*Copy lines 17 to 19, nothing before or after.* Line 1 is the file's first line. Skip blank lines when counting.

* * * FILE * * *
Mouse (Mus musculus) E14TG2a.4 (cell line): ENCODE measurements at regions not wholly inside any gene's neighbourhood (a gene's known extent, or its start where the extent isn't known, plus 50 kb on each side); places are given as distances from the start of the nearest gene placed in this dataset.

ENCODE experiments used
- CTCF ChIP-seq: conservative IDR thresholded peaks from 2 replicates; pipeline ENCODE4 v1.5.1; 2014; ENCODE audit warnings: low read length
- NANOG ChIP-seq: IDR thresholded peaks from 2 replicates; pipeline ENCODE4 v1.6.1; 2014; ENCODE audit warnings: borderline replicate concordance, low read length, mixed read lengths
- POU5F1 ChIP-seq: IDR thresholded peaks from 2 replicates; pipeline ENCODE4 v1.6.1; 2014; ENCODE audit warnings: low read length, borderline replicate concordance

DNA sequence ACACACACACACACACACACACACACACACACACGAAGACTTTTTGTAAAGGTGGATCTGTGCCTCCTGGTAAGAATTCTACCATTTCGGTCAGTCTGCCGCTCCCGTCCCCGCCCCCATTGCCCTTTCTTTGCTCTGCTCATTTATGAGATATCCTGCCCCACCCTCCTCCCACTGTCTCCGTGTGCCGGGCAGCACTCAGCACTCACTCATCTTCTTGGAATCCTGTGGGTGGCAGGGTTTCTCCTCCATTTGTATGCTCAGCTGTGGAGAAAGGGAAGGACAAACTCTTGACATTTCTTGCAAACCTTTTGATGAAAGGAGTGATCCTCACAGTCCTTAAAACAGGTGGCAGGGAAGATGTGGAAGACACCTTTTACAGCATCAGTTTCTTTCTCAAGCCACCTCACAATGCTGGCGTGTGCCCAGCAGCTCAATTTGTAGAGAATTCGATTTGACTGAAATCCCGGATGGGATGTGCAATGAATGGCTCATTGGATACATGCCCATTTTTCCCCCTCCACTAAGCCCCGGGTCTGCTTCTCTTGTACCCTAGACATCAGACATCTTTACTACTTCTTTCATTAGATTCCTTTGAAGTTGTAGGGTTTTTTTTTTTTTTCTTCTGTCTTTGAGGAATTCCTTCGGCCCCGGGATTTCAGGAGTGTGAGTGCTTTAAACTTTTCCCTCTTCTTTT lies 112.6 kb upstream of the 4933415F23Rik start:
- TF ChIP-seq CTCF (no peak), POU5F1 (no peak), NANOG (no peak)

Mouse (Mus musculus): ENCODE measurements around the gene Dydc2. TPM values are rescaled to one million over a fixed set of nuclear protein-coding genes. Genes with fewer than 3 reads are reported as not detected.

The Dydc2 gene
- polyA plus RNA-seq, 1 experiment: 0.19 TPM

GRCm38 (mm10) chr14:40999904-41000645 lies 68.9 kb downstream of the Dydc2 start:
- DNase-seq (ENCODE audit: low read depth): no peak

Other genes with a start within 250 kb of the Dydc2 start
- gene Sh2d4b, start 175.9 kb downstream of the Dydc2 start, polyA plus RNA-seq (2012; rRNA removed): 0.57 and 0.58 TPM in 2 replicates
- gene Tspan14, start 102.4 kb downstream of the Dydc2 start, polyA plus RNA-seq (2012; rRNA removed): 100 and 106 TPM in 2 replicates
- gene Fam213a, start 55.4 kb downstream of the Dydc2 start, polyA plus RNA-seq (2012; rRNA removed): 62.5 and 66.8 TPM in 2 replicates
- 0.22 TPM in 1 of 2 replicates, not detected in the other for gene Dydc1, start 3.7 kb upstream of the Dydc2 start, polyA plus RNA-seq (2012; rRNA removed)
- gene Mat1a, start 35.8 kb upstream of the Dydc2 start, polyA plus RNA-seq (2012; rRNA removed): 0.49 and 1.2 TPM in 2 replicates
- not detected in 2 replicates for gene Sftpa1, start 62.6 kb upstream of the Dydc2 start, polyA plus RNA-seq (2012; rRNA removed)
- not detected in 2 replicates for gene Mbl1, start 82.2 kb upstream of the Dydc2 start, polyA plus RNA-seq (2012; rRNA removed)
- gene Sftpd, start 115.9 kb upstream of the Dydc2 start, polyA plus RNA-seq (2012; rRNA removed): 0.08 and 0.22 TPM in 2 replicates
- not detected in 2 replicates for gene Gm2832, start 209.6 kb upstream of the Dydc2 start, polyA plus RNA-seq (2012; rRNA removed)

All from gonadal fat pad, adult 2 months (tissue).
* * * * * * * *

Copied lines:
- 0.22 TPM in 1 of 2 replicates, not detected in the other for gene Dydc1, start 3.7 kb upstream of the Dydc2 start, polyA plus RNA-seq (2012; rRNA removed)
- gene Mat1a, start 35.8 kb upstream of the Dydc2 start, polyA plus RNA-seq (2012; rRNA removed): 0.49 and 1.2 TPM in 2 replicates
- not detected in 2 replicates for gene Sftpa1, start 62.6 kb upstream of the Dydc2 start, polyA plus RNA-seq (2012; rRNA removed)